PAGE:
Instead of treating the “party” as a single fixed entity that tries to conquer state power, either by an insurrection or an election, I suggest we think of it as an organization among others, one defined by its articulating function, as that which unites disparate social forces, links struggles over time, and facilitates the collective project of building socialism beyond the state.
Today’s crisis brings not just destruction, but also opportunity for creation. But to take advantage of this rare opening, we need to know exactly what we are up against.
A strong socialist movement in this country is impossible without a firm and unwavering commitment to overthrowing imperialism in all its forms. To do that, however, we need a clearer idea of exactly what we are up against.
It’s only by acknowledging the roots of identity politics in the emancipatory movements of the past that we can begin the collective work of formulating a positive alternative.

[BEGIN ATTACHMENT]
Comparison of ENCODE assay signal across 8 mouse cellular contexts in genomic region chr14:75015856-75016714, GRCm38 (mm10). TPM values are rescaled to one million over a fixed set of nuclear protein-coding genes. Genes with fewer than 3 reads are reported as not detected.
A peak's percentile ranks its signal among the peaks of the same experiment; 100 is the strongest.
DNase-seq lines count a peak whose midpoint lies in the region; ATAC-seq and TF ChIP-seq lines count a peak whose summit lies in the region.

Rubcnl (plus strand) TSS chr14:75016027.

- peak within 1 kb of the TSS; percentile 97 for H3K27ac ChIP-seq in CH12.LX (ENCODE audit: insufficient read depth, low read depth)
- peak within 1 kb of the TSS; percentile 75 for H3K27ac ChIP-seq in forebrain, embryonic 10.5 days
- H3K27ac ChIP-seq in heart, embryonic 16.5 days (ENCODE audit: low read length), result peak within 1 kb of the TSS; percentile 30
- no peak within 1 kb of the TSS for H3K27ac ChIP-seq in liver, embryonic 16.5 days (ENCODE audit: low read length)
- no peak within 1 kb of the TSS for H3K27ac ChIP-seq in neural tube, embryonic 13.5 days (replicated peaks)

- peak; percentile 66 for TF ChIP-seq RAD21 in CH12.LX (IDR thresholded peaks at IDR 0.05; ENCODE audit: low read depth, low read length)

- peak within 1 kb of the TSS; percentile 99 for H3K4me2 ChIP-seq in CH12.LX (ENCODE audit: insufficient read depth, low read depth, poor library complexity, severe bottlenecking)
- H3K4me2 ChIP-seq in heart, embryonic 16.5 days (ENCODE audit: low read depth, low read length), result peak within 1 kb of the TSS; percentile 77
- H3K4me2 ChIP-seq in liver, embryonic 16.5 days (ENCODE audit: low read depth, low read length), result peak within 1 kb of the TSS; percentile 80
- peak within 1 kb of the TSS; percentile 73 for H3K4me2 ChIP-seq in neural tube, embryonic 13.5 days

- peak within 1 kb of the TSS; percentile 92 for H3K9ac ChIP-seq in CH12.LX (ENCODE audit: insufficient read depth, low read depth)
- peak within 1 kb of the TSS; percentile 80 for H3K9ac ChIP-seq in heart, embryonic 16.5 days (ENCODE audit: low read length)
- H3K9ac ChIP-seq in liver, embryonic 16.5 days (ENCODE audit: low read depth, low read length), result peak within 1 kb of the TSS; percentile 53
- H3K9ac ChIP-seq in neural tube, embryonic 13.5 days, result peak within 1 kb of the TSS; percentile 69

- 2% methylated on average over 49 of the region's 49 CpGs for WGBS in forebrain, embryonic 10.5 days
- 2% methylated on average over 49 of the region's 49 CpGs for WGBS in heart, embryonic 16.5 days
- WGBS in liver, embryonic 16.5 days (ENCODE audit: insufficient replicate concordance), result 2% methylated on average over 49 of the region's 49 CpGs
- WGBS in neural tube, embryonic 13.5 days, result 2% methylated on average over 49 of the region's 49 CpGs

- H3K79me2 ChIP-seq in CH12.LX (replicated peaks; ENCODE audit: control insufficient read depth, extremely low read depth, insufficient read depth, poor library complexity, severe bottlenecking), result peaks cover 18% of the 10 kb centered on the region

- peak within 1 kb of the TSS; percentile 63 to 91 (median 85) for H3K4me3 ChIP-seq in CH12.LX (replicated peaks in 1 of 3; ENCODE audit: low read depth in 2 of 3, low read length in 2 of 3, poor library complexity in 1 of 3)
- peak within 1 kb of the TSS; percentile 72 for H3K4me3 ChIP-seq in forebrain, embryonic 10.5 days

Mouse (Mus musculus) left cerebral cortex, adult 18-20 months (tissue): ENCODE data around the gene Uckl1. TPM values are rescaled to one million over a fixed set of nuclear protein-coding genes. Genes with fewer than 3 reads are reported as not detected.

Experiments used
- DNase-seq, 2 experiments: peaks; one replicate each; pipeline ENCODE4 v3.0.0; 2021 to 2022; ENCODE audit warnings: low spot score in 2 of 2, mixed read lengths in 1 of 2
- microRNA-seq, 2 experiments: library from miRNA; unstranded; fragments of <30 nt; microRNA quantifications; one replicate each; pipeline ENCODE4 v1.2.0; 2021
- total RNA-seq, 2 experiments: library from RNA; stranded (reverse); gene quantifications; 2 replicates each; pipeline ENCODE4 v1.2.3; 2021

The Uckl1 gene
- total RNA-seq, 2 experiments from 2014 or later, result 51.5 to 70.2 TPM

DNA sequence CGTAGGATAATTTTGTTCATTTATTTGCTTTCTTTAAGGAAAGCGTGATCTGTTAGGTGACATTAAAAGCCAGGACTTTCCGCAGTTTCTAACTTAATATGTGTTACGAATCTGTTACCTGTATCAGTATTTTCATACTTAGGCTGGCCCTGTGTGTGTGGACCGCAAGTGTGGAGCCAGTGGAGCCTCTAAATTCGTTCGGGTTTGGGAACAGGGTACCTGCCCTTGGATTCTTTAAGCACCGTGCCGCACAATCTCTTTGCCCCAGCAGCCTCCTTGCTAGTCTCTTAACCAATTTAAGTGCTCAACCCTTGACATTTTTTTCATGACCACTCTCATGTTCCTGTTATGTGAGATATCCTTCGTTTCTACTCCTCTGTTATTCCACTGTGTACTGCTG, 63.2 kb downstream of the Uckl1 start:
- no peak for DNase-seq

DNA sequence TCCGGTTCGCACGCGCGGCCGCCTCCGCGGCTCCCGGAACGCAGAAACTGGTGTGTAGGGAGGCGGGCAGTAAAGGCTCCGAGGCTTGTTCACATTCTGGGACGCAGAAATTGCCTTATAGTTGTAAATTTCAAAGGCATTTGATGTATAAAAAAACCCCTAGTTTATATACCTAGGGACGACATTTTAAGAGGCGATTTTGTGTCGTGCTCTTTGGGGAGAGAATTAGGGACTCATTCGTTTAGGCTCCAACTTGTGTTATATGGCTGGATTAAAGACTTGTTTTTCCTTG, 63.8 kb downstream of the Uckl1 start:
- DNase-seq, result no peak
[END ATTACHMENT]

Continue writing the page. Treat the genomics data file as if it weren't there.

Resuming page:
Only a concrete analysis of our concrete situation can determine what role, if any, the black bloc can play in today’s movements.
November 8, 2016 – we may remember this as the day that the liberal elite of the American coasts learned of a world outside its Facebook feed.
Bernie Sanders’s run for President is over, but his campaign has left behind a coherent social democratic current in American politics. How did this current cohere, where is it heading, and what does this mean for radical politics today?
To make the most of the political opportunities created by the Sanders campaign, radicals need to develop new forms of organization that are appropriate to our historical conjuncture.
Today, amidst a changed political and class landscape, strategy should take precedence over fidelity to the received canon. The activities of social reproduction remain the field of powerful class antagonisms.
Easily one of the most important French editors and publishers of the 1950s, 60s, and 70s, François Maspero helped shape an entire intellectual terrain.